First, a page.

In the advocacy world as with everywhere else, hope springs eternal with the promise of a new calendar year and a new legislative session.
During 2019, Colorado Center on Law and Policy (CCLP) developed, led and supported several bills to promote racial equity and economic security for Coloradans experiencing poverty. The measures include House Bill 1223, which helps Coloradans with disabilities apply for financial assistance from the Supplemental Security Income and Social Security Disability Insurance programs; and a slew of tenants’ rights bills, including Senate Bill 180, which established a first-ever $750,000 statewide legal defense fund for Coloradans facing eviction.
Appropriately, we are approaching 2020 with a clear vision of our policy agenda to forge pathways from poverty. While we will support many bills over the next few months, here are three priorities for the year ahead:
Removing dismissed eviction records from public view: Colorado tenants already challenged by the state’s tight rental market should not be set back by an eviction case that has been dismissed by a court — especially if the filing is unfounded or retaliatory.
Under current law, tenants can end up losing even if they win a case against their landlord because of the “scarlet letter” associated with an eviction filing, which can become a barrier to obtaining housing. As a result, renters are afraid to defend their rights in court and will pay an unfair or meritless fee out of pocket to avoid the stigma of a court record in Colorado’s competitive rental market.
Fortunately, a bill to be sponsored by Rep. Dominique Jackson and Sen. Faith Winter would suppress eviction filings from public access while an eviction case is pending and remove them from public view if they are dismissed. Simply put, an eviction filing is not an accurate reflection of someone’s rental history and should not be used to deny anyone housing. If passed, this bill will ensure that fewer Coloradans will face such an ordeal.
Health insurance auto-screening through tax filing: Roughly 1.2 million Coloradans rely on Medicaid (known as Health First Colorado) and the Colorado Children’s Health Insurance Program (CHP+) to access health care.
Sadly, enrollment for the programs has declined in recent years amid federal pressure, increased paperwork and terminations based on returned mail and bureaucratic hurdles. With enrollment declining, it is essential that eligible-but-not-enrolled Coloradans get coverage for the good of their health and their families’ health.
To that point, we are working with Rep. Susan Lontine and our partners at Colorado Consumer Health Initiative and Colorado Fiscal Institute on legislation that will trigger prompts to apply for Medicaid or Advance Premium Tax Credits (PTCs) through the regular tax-filing process. Estimates show that using income-tax returns to streamline enrollment into health coverage could potentially reach 21,000 uninsured children who qualify for Medicaid or CHP+ and connect up to 141,000 eligible-but-uninsured Coloradans to PTCs that could significantly defray their coverage costs.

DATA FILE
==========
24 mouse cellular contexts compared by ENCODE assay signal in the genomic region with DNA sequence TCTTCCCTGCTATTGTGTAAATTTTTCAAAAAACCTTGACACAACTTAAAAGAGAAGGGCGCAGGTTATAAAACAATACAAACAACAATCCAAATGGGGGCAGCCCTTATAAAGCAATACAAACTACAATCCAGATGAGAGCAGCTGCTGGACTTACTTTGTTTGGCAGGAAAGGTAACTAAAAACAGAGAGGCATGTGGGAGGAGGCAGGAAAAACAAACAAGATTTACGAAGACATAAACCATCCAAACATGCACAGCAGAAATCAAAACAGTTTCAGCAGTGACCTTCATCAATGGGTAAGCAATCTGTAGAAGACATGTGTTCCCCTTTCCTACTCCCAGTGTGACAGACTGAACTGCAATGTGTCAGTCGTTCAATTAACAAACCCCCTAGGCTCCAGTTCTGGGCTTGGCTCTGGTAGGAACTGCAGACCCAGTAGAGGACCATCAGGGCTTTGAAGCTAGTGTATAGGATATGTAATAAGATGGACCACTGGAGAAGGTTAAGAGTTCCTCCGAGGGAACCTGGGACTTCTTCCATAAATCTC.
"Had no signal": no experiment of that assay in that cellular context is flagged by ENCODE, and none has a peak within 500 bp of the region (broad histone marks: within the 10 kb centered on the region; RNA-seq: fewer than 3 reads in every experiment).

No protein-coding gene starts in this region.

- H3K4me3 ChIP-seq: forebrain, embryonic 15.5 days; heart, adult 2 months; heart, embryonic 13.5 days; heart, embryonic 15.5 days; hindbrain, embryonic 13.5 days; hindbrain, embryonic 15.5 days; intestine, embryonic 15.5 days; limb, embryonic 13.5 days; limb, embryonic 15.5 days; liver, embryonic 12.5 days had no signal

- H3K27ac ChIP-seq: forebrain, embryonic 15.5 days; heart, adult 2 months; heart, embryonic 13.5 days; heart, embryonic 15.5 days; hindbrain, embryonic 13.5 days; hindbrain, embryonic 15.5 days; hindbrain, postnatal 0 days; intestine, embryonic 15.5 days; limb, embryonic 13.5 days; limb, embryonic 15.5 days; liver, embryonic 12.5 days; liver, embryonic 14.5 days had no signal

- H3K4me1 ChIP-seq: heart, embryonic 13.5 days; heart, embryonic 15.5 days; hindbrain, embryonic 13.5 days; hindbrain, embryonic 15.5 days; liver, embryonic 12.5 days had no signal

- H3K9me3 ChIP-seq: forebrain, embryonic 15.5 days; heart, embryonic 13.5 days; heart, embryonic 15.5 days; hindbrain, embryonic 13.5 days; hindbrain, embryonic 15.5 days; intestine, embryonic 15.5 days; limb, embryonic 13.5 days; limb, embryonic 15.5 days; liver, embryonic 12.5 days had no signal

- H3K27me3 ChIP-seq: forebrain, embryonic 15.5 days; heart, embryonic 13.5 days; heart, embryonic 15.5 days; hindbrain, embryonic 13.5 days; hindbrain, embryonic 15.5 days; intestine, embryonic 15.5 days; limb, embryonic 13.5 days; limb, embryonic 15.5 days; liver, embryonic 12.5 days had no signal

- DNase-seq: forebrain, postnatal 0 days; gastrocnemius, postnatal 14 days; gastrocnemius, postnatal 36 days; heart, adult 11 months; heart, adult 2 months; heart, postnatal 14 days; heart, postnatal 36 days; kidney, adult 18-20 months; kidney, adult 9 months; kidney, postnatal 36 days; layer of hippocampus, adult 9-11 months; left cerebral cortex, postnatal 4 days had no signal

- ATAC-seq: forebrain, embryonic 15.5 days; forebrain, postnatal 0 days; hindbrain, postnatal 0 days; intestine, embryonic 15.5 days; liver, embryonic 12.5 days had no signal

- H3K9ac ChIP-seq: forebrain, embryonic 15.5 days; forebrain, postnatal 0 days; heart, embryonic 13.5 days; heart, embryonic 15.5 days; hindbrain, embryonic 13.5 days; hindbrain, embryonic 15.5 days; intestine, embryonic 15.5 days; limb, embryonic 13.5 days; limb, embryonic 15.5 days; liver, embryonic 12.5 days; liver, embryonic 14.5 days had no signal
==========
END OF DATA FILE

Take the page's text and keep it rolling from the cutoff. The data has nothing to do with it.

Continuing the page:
Cost-of-living adjustments for TANF recipients: Coloradans who participate in Colorado Works, Colorado’s version of the federal Temporary Aid to Needy Families (TANF) program, usually have no other source of income than basic cash-assistance payments. In 2018, the state’s Human Services Board approved a 10% increase — the first in 10 years — for Coloradans receiving basic cash assistance. Prior to the increase, a Coloradan with two children received a maximum of $462 a month in cash assistance — an amount barely enough to cover food and hygiene products, let alone rent.
Recognizing that poverty can inhibit early brain development and negatively affect a child’s ability to succeed in school, our partners at Colorado Children’s Campaign are working with us on legislation that would add a cost-of-living adjustment to Coloradans who receive Temporary Assistance for Needy Families (TANF) benefits.
Sen. Rhonda Fields, Sen. Dominick Moreno and Rep. Monica Duran and Rep. James Coleman are sponsoring a bill that would increase basic cash assistance to make up for the lack of adjustment for inflation while implementing a cost-of-living adjustment so that the value of the basic cash assistance doesn’t erode in the future.
While none of these proposed bills offer a full solution for Coloradans facing poverty, they could reinforce access to food, housing, health and income that everyone needs.
We are hopeful that these proposals — along with many other good bills — will garner support from legislators, Gov. Polis, and most importantly their constituents in the weeks and months to come.
Tiffani Lennon is the executive director of Colorado Center on Law and Policy, a nonprofit research, legislative and legal advocacy organization committed to promoting racial equity and economic security for Coloradans facing poverty. She can be reached via email at firstname.lastname@example.org.